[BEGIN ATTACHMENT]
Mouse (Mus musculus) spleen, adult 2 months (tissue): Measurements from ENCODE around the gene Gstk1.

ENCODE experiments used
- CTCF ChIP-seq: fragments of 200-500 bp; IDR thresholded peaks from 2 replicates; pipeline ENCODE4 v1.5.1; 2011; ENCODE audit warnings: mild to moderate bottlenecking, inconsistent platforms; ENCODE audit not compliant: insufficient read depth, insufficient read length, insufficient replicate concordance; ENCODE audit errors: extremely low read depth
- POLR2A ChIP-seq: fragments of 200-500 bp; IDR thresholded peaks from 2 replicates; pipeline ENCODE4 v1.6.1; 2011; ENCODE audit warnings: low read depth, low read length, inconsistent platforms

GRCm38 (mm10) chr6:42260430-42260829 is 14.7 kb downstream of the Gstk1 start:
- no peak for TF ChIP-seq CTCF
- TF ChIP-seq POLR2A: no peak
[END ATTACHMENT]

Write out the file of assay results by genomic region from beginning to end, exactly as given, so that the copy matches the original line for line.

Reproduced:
Mouse (Mus musculus) spleen, adult 2 months (tissue): Measurements from ENCODE around the gene Gstk1.

ENCODE experiments used
- CTCF ChIP-seq: fragments of 200-500 bp; IDR thresholded peaks from 2 replicates; pipeline ENCODE4 v1.5.1; 2011; ENCODE audit warnings: mild to moderate bottlenecking, inconsistent platforms; ENCODE audit not compliant: insufficient read depth, insufficient read length, insufficient replicate concordance; ENCODE audit errors: extremely low read depth
- POLR2A ChIP-seq: fragments of 200-500 bp; IDR thresholded peaks from 2 replicates; pipeline ENCODE4 v1.6.1; 2011; ENCODE audit warnings: low read depth, low read length, inconsistent platforms

GRCm38 (mm10) chr6:42260430-42260829 is 14.7 kb downstream of the Gstk1 start:
- no peak for TF ChIP-seq CTCF
- TF ChIP-seq POLR2A: no peak